There can hardly be a word in the English language more precisely defined, yet more persistently misused, than unique. It’s really not complicated – it simply means something is one of a kind, nothing more, nothing less. Yet more often than not, it’s used when the word that’s really required is distinctive or unusual. It’s rarely that something truly is unique and this means that the word shouldn’t be bandied about like it belongs in a chat about the weather – we should treasure things that genuinely are unique and, however frequently and hamfistedly they’ve been imitated, I contend that the Cocteaus were, and remain, among them.
You can detect the fingerprints of Siouxsie and the Banshees and, to a lesser extent, Joy Division on their first album, Garlands, but by the time of its follow-up, Head Over Heels, they’d grown to a point where it was hard to divine any obvious influences at all. Robin Guthrie was arguably reinventing the guitar even more thoroughly than Kevin Shields would half a decade later, creating labyrynthine textures from what very soon ceased to sound like guitars. Meanwhile, Liz Fraser sang like she had no choice and, as is well known, literally invented a new language as she strove to express the inexpressible. Even their drum machine was more versatile and dextrous than many of its peers – human or mechanical – and wasn’t there simply because it drank less and took up less room.
Treasure came at the end of a year which had seen the vast Pearly Dewdrops’ Drops – where Guthrie’s guitars are transformed into bagpipes playing a pibroch worthy of Culloden – give them a top 40 hit. Guthrie later furiously denounced the album but I’ve always heard it as the most fully-realised and downright beautiful thing they’d done up to that point, despite a tracklist composed entirely of quaint names that could double for a Hampstead school register.
Beatrix has a music-box sound that’s always put me in mind of cloisters, while Otterley plumbs depths of mystery that you’d need Sonar to penetrate and the almost Californian tinge to Pandora is an unexpected yet completely fitting counterpoint to Fraser’s voice tiptoeing up a spiral staircase.
At the risk of heresy, better versions of some songs were done elsewhere – opener Ivo, which had all the conditions for another hit, on an EP given away by the NME, Lorelei on Whistle Test and Beatrix, under the unrepentantly Scottish working title Wheesht, on a Peel session. But none of this dilutes the majesty of Treasure – they’re complementary to it and a reminder that a band who play a song the same way every time will be a very bored band and it will show.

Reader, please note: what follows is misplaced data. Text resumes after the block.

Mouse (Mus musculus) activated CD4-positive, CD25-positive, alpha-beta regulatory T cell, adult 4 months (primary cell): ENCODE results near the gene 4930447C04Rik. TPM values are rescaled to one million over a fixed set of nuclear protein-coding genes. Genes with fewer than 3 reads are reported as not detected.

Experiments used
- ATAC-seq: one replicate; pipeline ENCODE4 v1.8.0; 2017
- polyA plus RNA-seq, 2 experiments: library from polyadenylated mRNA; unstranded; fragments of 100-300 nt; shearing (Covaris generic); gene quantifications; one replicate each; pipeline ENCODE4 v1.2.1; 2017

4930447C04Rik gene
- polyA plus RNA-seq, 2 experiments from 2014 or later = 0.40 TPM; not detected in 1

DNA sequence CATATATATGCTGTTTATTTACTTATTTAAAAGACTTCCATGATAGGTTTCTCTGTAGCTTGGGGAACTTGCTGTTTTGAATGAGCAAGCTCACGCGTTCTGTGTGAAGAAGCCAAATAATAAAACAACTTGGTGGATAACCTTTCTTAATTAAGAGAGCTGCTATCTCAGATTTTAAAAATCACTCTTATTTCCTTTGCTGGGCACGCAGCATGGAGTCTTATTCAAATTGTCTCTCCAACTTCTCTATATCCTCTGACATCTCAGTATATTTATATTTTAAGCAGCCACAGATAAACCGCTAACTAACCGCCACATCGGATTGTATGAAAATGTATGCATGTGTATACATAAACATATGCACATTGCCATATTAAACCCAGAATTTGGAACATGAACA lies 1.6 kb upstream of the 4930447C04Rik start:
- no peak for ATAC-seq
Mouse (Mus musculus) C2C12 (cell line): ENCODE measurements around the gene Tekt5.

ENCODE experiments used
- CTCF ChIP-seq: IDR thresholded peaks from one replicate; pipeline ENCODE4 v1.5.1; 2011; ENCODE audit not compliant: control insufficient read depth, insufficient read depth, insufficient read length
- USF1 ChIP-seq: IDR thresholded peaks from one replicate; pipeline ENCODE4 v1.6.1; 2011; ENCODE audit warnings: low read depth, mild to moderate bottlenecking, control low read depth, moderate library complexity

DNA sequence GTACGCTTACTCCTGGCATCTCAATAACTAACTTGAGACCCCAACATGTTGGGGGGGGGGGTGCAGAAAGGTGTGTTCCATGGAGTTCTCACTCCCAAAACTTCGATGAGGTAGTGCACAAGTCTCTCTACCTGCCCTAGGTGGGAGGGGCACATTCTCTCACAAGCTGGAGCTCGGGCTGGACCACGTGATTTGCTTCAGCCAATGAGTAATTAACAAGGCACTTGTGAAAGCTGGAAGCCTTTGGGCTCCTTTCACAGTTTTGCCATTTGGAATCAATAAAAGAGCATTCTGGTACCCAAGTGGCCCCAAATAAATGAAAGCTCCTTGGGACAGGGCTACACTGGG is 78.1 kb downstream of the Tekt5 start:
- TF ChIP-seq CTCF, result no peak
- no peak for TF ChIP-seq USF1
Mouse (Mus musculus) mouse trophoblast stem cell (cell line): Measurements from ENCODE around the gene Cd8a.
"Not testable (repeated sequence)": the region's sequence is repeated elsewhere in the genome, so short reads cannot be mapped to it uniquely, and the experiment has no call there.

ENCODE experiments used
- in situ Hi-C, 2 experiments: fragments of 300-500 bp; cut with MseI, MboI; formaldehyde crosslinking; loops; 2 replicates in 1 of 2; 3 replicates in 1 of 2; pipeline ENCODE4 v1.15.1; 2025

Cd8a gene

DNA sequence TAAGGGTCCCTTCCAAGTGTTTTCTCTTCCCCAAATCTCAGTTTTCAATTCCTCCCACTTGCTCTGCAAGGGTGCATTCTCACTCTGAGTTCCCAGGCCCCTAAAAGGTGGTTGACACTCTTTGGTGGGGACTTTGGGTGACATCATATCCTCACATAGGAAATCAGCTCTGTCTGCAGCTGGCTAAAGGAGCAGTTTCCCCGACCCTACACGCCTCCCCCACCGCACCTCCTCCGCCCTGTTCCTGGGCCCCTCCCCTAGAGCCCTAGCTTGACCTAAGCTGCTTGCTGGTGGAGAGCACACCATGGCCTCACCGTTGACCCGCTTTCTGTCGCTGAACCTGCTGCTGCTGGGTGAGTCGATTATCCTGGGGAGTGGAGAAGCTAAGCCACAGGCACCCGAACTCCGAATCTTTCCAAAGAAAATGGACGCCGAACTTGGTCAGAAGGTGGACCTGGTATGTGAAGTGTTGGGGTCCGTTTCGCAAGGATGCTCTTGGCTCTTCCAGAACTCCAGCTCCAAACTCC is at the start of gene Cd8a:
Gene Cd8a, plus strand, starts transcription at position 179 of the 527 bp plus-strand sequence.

I was 16 when Treasure came out, restless to move on from school and see more of the world. This didn’t necessarily mean far-off lands and was as much about people as place, people I knew nothing of who could be in towns just a few miles away – the Cocteaus’ native Grangemouth, for example. Their music was one of the foremost soundtracks to these times and that’s at least my perception of it – like your perception of it and like the music itself, it’s unique (PG)
(A) BLUE BELL KNOLL
Conventional wisdom identifies two distinct camps of Cocteaus fans. There are those who reckon Treasure their finest moment, and those who prefer Heaven or Las Vegas. Sandwiched between these two undoubted creative peaks are a couple of oft overlooked gems – which for a minority third camp, might well represent the summit of their achievements.
Victorialand is in some ways a transitional album – while it retains some of Treasure’s icy nerve (as on the closer The Thinner The Air) the listener is no longer made to feel like a worm stuck in a glacier. However, Victorialand, the Cocteau’s aural perestroika, was merely paving the way for the majesty of Blue Bell Knoll.
Blue Bell Knoll contains everything you need in a Cocteaus album. And you do need at least one. The song titles have reached new supra-semantic heights: Spooning Good Singing Gum; A Kissed Out Red Floatboat; Ella Megalast Burls Forever. The music itself is dense, playful, exultant. There is a vibrancy about it that sounds a million miles away from their dour gothic beginnings.
The album has a glowing heart. The outer sleeve with its blurry image of cold grey fingertips opens to reveal the same picture burning gently within. And that’s no accident. The one frosty moment – The Icy Glowbo Blow – transforms itself in a gloriously chiming finale. Everywhere else, the ice has melted. On Phoebe Still A Baby, with its beautiful marimba accompaniment and Cico Buff, Liz is at her ecstatic best – while she recalls recording sessions for BBK as being particularly exhausting, the fruits of her efforts are plain for us to hear. On the magnificent single, Carolyn’s Fingers, and the aforementioned A Kissed Out Red Floatboat in particular, things come together in spectacular style. The latter features a remarkable keyboard part that strangely conjures images of a fluttering locomotive on its way to another solar system.
For some, Robin Guthrie is really more of a producer than a great guitarist. But here even the sumptuous trademark reverb cannot disguise his masterful playing. For me, this is Liz is at her absolute peak and words simply cannot do her performances justice. Indeed when it comes down to it, what do words matter? So if the opportunity to use the familiar adjectives (celestial, ethereal etc) seems wasted, it is only because Blue Bell Knoll transcends these cliches to feel like a meeting with God Himself. (JJ)